WALTHAM, Massachusetts — There are two large buoys hanging in the front windows of the landlocked Rose Art Museum, sitting like beacons behind the glass façade. Drawn in by the swollen structures, I climbed the stairs, past Chris Burden’s “Light of Reason,” and into Mark Bradford’s imaginary waters.
The collection, completed in the six months leading up to the show, is a reimagining of the artist’s interest in the geography of his native South Central Los Angeles, a preoccupation visible in the map-like surfaces of his earlier efforts. Titled Sea Monsters, this body of work continues Bradford’s practice of utilizing neighborhood signage and found paper as pigment, layered alla prima and then sanded down to reveal an explosion of undulating colors beneath, carefully mediated and directed with caulk and rope.
But the abstract cityscapes of Bradford’s oeuvre take a mythical turn in Sea Monsters, which the artist describes as inspired by Medieval and Renaissance maps and the otherworldly creatures they depict. In the wall text, it’s made clear the monsters of Bradford’s source material don’t only signal perilous waters, but also encourage exploration of otherwise uncharted territory. Bradford’s body of work seems like a temporally removed response to that call — presenting an alternative cartography of his lived space through the five substantial canvases and six maritime buoys that ring the gallery space.
In particular I found that the painting “No Time to Expand the Sea” (2014) embodied the tension that comes from abstracting a very real and physical space. The mediation of gridded and straight lines with more organic interventions spoke to the tension between a liquidity linked to the ephemeral and otherworldly of Bradford’s inspiration and the groundedness of his interests in cartographical processes and physical embodiment.
Along with Bradford’s more traditional works on canvas, the space is littered with six buoys, collectively titled Sea Pigs. They are treated with the same process as the two-dimensional work, primed with wet canvas, and layered with paper which is then uncovered to various degrees, crisscrossed by intervening materials. The result is that each buoy’s surface appears fractured into seemingly infinite shapes of varying size and color. On the hanging and fully inflated buoys, the treatment highlights their form’s bulbousness; it feels like the structure within might break out of its mapped shell, popping paper like cartoon buttons off a fat man’s coat, whereas the collapsed buoys look like failed papier-mâché projects, deflated and abandoned. Despite the novelty of displacement that’s achieved by placing the maritime objects in a gallery space, and the reworking of their surfaces, they lack the rigor of the large works on canvas.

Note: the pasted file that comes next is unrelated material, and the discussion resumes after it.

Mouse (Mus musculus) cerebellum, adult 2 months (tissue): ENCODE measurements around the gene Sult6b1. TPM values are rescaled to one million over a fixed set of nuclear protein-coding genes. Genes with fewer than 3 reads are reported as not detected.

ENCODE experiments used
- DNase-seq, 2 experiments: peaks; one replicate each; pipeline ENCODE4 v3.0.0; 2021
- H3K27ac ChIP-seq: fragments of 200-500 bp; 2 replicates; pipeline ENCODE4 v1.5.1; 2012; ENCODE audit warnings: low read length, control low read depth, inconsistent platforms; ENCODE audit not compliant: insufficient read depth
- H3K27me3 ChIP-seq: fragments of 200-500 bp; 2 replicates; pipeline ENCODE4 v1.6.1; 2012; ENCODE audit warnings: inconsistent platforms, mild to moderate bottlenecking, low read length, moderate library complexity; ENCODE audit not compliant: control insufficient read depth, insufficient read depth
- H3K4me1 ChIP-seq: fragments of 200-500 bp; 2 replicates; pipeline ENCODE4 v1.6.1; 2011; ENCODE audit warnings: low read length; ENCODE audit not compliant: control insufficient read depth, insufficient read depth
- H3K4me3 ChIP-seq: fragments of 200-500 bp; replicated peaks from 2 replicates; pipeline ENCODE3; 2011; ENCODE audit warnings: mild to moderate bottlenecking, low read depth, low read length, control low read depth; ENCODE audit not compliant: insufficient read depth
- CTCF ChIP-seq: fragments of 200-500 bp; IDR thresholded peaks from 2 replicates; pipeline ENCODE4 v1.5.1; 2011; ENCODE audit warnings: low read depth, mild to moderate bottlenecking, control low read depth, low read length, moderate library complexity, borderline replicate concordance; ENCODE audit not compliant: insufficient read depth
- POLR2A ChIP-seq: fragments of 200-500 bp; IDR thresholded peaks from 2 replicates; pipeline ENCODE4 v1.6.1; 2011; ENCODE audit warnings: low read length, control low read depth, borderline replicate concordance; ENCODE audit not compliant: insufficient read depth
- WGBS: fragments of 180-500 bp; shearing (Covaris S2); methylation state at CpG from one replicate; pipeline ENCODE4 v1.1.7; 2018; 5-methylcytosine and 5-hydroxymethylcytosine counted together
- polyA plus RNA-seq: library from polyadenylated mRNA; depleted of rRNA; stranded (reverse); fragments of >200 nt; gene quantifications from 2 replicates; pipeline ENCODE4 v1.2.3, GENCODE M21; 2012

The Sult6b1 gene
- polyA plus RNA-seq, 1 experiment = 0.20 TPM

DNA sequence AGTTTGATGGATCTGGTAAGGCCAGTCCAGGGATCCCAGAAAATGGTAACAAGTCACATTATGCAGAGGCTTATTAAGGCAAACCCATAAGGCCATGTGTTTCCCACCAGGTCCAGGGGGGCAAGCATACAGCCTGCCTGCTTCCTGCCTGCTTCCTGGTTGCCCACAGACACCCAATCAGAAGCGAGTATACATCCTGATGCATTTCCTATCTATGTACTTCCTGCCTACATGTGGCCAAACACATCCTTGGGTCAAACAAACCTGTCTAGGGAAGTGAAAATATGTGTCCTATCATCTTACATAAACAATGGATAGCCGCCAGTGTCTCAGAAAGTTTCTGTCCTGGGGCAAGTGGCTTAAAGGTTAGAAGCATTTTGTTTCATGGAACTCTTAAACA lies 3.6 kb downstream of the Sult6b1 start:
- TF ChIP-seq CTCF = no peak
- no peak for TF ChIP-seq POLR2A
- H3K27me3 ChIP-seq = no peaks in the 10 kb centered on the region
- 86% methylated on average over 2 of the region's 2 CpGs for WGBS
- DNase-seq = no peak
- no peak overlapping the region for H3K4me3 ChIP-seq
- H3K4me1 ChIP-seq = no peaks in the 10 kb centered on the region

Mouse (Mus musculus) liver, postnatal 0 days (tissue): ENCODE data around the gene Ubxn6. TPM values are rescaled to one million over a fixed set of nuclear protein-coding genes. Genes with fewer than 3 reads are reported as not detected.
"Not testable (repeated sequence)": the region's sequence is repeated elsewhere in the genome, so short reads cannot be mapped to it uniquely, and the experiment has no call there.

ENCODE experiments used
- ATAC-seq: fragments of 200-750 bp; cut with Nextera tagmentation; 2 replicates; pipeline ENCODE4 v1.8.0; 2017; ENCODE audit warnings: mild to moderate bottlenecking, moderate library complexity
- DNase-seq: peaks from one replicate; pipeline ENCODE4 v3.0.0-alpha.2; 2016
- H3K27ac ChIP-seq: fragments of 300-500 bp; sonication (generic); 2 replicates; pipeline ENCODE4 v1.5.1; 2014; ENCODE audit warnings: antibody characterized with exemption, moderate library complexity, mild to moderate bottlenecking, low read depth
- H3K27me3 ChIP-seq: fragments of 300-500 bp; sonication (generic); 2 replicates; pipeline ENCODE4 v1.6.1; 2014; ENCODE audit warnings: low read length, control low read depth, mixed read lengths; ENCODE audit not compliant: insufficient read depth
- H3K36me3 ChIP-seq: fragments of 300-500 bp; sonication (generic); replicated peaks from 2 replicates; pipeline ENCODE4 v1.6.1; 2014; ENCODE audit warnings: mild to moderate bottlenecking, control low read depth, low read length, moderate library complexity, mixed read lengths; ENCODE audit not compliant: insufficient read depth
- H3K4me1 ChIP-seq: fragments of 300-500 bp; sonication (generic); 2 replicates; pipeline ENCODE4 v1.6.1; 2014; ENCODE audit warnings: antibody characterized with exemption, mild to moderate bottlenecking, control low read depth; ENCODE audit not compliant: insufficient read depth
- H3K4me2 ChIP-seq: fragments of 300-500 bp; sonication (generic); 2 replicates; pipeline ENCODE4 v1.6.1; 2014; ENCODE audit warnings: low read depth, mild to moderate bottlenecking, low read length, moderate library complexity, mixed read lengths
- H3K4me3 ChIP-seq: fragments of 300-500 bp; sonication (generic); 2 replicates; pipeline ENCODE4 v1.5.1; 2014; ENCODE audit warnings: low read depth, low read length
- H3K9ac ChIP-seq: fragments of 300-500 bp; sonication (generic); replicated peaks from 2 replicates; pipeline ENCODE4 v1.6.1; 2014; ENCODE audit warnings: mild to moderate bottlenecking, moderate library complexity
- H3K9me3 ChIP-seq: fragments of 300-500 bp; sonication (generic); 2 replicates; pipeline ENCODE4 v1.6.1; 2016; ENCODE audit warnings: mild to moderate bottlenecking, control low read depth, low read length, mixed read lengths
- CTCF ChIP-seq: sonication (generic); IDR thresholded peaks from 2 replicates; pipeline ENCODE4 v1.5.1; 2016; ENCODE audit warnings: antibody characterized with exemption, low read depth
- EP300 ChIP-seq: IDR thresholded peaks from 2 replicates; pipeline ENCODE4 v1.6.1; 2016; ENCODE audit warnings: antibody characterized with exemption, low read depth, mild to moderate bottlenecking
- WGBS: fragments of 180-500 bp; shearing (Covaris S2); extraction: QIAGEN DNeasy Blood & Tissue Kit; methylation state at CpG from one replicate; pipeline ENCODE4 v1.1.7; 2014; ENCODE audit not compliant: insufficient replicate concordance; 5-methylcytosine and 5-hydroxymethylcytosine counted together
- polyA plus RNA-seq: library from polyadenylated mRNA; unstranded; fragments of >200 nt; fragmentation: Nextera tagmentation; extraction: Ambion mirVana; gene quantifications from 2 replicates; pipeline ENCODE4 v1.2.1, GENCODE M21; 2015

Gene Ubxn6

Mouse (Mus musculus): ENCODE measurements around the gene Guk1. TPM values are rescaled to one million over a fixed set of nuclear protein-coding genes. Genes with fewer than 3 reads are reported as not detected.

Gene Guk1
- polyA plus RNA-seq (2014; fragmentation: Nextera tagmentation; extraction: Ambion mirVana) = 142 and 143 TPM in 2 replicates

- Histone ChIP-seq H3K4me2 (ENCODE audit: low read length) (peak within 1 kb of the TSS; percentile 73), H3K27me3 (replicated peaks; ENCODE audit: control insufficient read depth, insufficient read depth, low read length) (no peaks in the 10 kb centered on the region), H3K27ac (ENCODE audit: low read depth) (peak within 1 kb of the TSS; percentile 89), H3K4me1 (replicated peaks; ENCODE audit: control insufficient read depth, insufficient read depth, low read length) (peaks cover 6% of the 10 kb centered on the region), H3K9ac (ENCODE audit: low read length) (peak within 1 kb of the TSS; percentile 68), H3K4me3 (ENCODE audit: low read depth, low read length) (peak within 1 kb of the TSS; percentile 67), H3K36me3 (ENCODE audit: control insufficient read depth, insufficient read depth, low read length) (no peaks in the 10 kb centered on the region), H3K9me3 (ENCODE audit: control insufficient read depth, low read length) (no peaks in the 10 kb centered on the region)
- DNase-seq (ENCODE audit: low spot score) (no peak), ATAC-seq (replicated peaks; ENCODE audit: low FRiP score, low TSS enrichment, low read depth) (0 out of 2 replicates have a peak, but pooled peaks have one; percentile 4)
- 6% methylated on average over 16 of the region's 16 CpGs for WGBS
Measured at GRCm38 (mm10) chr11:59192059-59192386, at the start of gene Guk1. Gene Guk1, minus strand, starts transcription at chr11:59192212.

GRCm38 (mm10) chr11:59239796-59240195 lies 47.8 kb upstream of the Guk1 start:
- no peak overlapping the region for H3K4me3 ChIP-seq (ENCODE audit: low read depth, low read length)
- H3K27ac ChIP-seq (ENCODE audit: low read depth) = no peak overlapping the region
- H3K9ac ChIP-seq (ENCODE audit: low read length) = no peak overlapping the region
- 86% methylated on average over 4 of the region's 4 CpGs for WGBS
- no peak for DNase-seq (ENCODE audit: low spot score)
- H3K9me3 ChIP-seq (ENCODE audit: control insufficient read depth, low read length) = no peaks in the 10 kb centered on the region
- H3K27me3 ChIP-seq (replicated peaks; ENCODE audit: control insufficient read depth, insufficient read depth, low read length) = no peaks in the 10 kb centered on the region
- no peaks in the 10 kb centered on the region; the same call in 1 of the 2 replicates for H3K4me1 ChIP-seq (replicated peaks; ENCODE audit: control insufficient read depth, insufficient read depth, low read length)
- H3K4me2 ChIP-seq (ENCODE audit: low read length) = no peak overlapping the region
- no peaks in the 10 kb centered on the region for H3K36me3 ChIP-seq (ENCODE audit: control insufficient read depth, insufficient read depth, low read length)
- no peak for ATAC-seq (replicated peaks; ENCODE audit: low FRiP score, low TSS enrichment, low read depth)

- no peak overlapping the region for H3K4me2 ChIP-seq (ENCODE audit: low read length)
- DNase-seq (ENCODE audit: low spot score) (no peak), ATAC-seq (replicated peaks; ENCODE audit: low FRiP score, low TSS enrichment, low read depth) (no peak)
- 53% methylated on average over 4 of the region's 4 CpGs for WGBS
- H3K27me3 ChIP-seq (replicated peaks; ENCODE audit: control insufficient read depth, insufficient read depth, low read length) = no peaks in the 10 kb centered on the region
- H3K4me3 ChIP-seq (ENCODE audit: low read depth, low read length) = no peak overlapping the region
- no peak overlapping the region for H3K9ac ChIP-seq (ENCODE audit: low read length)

Moving past the main room and into the stairway, which leads down to a John Altoon retrospective traveling from the Los Angeles County Museum of Art (LACMA), is where I found the real conceptual meat of the show. The hallway is entirely taken over by The King’s Mirror, a series of layered commercial posters advertising quick cash for homes. The installation seems to represent the real sea monster, or danger to Bradford’s neighborhood, exploitative “quick relief” in the midst of the housing crash.
The posters read “Sexy Cash We Buy Houses Ugly-Nice-Old-New 323-606-7854” in varying colors and states of legibility on a background of plywood, all especially designed for the usually blank hallway. A docent at the Rose tipped me off that this telephone number is live: if dialed it will reach the titular “Sexy Cash” company.
Bradford’s medium is its own geological and geographical exploration, moving or grinding downward into his materials, capturing and reflecting a physical and cultural topography. In the new paintings, however, this mapped geography is liquefied. In an interview for White Cube about this exhibition, Bradford discusses transforming the streets and boulevards (presumably of Los Angeles, where he lives and works) into waterways, like those of Venice. However, I’d argue that the lacerations that run through the canvas read more like forces controlling and containing a viscosity that extends beyond imagined roadways, encompassing the whole environment.
Mark Bradford: Sea Monsters continues at the Rose Art Museum (415 South Street, Waltham) through December 21.